The Twelve Traditions can be found on page 561 in the 4th edition of the Big Book of Alcoholics anonymous. The traditions are to the group as a whole, as the steps are to the individual. They are what holds this fellowship together and provides guidance when differences occur in the fellowship. They are usually read at a meeting along with chapter 5 “How it works.”
Board members of a group have the Traditions to guide them in their decision making in things that pertain to the group as a whole. The common welfare of the group must be kept intact for the good and unity of the members as a whole. This is basically Tradition 1. Unity, service and recovery are very important when it comes to making decisions that impact how the group is run. Remember that there are no chiefs here, just Indians.
Tradition 3 outlines what it takes for one to become a member of Alcoholics Anonymous. Simply put it is just a desire to stop drinking. In the original manuscript an “honest desire” was written in the step. One does not even have to be sober to become a member of Alcoholics Anonymous. You’re a member if you say you are and have a desire to stop drinking. There are lots of stories in the fellowship of people who just came to meetings and eventually stopped drinking. It has been said that a belly full of booze and a head full of AA do not mix very well! Everyone is welcome as long as they are not disruptive to the meeting as a whole.
Step 7 is observed at most meetings. It states that “every group ought to be fully self-supporting, declining outside contributions.” The funds collected in the Seventh Tradition are used to pay for rent, utilities, coffee and other expenses a group may have. Groups are to contribute a certain percentage of their funds to the local central office so it’s doors can be kept open. Groups are also suggested to send a portion of their funds to AA Central Office in New York. It is advised that a group keep only a prudent reserve in their coffers. It has also been said that we are not to let money, property or prestige seep into the functioning of the group as a whole.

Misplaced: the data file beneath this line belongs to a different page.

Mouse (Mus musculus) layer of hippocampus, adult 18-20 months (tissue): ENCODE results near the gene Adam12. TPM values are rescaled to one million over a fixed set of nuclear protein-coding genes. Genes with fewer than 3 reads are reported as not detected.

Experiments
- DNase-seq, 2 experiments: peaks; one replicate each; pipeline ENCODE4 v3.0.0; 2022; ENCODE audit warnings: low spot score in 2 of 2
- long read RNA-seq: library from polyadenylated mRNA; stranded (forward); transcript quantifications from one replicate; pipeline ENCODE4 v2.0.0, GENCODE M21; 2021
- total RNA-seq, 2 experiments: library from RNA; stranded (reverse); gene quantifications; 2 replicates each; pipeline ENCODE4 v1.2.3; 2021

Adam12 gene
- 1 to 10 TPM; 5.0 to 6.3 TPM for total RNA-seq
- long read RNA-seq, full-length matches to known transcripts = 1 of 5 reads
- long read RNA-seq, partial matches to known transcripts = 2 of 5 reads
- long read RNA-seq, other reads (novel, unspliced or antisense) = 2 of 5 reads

Finally Step 12 states that “anonymity is the spiritual foundation of all of our Traditions, ever reminding us to place principles before personalities.” Group members usually do not use their last name when sharing in a meeting. That information can be shared between group members when appropriate. Some professional people may be hurt if they were identified as an AA member. There are still lingering notions in society that alcoholism is a matter of will power, and the person should just be able to stop drinking if they really wanted to. For we alcoholics this is just not true. We have a physical allergy, obsession of the mind and a spiritual malady when afflicted with alcoholism. Fortunately for those of us who have come to Alcoholics Anonymous and find sobriety can dispute the notion that we are week willed or just plain lazy. Nothing could be farther from the truth. We are simply people who have lost the ability to control out drinking. Thank God for the AA Program!